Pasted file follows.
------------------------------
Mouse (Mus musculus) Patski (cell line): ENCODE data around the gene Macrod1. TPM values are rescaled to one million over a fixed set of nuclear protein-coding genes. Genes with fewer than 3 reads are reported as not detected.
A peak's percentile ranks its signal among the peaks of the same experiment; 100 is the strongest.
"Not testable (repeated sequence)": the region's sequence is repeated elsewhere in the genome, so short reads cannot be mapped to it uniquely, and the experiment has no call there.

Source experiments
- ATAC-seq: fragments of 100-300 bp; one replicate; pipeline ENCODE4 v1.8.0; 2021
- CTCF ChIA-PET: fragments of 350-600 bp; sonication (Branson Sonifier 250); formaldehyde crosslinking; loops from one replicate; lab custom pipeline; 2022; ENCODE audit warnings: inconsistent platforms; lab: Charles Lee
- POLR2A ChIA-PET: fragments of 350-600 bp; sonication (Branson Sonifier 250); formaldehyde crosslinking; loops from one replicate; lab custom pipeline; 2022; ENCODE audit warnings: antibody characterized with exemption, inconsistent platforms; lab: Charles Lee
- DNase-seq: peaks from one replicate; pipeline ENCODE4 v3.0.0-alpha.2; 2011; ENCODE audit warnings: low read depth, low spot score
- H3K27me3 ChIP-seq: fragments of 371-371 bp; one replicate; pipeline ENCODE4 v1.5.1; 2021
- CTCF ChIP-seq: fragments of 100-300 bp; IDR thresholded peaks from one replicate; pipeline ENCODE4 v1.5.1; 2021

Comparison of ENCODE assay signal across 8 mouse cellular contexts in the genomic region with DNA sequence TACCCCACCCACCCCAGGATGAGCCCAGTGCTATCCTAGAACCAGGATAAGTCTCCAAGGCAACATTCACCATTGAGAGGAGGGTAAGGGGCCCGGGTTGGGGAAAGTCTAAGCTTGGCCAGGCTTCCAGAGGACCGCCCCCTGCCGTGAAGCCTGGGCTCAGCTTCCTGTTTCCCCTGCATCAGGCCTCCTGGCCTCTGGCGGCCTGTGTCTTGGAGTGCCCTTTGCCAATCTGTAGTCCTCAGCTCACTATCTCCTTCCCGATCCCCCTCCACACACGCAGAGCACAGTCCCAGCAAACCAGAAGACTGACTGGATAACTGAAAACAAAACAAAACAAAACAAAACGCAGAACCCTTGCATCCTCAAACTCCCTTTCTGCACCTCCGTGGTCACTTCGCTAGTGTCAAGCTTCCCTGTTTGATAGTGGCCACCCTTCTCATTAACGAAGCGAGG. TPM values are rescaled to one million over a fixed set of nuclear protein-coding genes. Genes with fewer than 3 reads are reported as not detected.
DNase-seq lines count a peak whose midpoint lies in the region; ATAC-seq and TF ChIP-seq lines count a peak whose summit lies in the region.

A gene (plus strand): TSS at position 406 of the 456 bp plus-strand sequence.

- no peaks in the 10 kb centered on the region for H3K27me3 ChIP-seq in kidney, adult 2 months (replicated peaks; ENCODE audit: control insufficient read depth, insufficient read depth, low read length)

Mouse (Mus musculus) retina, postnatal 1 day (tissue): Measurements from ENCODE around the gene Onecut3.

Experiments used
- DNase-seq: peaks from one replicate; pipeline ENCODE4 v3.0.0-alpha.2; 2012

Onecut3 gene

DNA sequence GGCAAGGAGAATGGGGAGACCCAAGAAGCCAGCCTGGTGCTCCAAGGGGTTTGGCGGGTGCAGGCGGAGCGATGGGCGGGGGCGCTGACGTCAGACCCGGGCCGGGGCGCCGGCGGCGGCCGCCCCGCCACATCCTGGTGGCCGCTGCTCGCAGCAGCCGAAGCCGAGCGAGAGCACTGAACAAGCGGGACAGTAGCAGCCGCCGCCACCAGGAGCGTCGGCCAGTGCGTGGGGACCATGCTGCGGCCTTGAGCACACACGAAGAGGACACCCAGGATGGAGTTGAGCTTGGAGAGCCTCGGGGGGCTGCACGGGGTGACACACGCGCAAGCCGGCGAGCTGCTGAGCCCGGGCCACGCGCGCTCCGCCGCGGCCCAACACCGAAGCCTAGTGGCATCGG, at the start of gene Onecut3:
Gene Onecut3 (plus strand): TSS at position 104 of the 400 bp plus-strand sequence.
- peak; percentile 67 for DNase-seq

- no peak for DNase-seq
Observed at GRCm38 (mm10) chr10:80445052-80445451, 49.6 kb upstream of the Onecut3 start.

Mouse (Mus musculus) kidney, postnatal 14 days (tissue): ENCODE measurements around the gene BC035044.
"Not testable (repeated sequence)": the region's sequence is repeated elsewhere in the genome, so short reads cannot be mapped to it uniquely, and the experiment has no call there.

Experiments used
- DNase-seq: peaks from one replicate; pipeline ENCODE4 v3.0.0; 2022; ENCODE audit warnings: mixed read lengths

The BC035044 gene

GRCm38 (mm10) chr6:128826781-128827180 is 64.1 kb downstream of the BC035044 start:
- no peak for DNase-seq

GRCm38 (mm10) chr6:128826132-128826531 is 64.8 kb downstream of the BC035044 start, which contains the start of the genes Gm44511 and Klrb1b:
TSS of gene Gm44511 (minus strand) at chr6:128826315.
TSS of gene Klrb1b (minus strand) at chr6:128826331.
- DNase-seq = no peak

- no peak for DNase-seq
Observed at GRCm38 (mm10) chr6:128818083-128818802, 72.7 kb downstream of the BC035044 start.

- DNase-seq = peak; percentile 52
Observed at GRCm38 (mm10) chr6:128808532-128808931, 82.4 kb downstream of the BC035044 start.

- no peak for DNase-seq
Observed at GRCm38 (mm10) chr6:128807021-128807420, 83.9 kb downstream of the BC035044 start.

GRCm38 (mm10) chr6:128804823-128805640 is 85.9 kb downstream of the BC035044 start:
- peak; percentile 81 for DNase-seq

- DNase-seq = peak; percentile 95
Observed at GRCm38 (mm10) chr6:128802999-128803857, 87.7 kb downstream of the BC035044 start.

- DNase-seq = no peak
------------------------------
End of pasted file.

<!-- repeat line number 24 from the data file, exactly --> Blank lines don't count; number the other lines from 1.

Mouse (Mus musculus) kidney, postnatal 14 days (tissue): ENCODE measurements around the gene BC035044.